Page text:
Conservation of wildlife. A bio-economic model of a wildlife reserve under the pressure of habitat destruction and harvesting outside the reserve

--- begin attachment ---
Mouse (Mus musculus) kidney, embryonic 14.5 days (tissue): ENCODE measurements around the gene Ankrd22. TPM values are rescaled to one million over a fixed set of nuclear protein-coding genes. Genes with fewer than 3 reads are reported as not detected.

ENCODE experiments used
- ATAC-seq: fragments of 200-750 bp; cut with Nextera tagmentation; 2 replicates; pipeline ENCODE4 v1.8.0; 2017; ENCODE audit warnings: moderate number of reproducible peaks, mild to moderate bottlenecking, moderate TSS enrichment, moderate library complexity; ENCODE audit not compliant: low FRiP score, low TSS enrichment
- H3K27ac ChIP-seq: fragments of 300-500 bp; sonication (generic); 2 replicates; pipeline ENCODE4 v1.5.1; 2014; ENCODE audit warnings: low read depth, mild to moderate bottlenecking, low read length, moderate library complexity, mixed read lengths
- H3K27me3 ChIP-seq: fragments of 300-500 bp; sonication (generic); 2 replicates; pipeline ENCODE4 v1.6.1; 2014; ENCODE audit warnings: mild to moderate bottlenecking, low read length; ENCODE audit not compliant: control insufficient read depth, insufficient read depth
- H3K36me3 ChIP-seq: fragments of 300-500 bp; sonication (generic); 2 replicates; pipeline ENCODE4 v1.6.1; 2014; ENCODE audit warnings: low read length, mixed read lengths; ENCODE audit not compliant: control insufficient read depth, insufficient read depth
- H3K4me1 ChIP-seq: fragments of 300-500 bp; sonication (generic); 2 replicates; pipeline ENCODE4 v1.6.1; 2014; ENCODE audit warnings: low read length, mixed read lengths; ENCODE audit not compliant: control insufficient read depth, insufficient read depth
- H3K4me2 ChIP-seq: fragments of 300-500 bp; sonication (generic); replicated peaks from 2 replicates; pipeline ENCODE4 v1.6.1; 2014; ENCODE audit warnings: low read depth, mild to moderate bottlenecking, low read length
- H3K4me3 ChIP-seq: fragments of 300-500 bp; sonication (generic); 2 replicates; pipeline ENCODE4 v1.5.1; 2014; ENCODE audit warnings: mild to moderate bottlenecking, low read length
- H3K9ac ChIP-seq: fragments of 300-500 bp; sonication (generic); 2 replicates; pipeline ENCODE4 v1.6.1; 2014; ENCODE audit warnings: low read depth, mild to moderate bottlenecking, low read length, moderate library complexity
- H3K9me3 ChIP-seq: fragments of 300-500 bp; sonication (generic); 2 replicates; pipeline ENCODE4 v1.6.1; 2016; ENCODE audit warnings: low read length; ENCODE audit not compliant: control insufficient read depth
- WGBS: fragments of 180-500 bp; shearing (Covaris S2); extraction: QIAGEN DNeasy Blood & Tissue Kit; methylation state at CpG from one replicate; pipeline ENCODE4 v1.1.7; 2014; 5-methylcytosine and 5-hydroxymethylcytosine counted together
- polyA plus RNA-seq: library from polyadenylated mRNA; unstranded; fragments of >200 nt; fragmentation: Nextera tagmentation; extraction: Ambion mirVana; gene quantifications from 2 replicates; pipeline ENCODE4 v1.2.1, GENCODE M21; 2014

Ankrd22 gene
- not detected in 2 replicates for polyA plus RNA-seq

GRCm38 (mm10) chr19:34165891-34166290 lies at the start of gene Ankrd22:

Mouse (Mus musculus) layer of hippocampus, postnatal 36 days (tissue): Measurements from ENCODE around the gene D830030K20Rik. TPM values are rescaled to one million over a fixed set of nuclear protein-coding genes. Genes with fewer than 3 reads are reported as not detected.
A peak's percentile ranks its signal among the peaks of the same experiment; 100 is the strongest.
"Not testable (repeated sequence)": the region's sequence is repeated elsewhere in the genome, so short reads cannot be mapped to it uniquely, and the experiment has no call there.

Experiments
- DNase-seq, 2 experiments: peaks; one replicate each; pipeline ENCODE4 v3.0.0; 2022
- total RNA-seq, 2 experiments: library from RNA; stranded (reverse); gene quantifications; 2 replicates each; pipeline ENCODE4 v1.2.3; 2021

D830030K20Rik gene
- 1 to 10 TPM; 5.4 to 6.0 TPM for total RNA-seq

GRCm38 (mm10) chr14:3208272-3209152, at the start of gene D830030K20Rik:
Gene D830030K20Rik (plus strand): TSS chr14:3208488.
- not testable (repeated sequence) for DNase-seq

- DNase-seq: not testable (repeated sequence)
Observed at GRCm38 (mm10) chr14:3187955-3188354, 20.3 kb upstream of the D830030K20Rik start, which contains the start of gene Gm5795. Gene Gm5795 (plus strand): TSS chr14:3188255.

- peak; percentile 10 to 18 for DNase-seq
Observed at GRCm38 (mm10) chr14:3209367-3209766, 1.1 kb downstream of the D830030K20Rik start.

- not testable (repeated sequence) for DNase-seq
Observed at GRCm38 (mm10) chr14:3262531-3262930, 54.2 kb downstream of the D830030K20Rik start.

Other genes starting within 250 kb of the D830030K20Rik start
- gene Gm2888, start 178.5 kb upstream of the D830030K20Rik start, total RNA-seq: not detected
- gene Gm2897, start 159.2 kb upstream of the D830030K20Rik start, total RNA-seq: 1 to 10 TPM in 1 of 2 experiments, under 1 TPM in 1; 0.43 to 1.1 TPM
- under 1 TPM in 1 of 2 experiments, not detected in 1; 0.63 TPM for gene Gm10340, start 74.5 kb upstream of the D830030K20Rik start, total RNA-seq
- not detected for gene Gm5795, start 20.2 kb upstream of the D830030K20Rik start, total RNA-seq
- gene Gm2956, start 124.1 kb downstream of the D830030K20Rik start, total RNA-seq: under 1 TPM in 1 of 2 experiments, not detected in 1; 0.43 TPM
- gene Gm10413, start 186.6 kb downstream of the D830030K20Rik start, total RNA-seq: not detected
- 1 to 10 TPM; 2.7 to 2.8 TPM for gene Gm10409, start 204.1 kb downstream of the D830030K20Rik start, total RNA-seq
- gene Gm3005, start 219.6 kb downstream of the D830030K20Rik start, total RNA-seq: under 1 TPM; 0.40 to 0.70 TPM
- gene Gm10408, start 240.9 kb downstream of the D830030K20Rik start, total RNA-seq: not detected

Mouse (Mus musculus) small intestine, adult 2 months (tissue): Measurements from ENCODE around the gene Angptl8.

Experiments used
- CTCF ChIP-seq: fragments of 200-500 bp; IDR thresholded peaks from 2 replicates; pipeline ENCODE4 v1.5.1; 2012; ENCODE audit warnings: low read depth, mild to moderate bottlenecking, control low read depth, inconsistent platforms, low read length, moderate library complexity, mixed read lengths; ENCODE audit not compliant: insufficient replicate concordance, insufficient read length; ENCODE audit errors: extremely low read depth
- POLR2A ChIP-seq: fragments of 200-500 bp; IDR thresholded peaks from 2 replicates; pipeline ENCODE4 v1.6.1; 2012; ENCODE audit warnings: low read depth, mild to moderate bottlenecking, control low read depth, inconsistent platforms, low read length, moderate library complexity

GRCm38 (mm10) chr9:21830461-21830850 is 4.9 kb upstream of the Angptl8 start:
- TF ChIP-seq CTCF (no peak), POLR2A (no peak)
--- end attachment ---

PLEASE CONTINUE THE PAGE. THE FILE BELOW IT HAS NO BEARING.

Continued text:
Biodiversity is today threatened by many factors of which destruction and reduction of habitats are considered most important for terrestrial species. One way to counteract these threats is to establish reserves with restrictions on land-use and exploitation. However, very few reserves can be considered islands, wildlife species roam over large expanses, often via some density dependent dispersal process. As a consequence, habitat destruction, and exploitation, taking place outside will influence the species abundance inside the conservation area. The paper presents a theoretical model for analysing this type of management problem. The model presented allows for both the common symmetric dispersal as well as what is called asymmetric dispersal between reserve and outside area. The main finding is that habitat destruction outside may not necessarily have negative impact upon the species abundance in the reserve. As a consequence, economic forces working in the direction of reducing the surrounding habitat have unclear effects on the species abundance within the protected area. We also find that harvesting outside the reserve may have quite modest effect on the species abundance in the reserve. This underlines the attractiveness of reserves from a conservation viewpoint.
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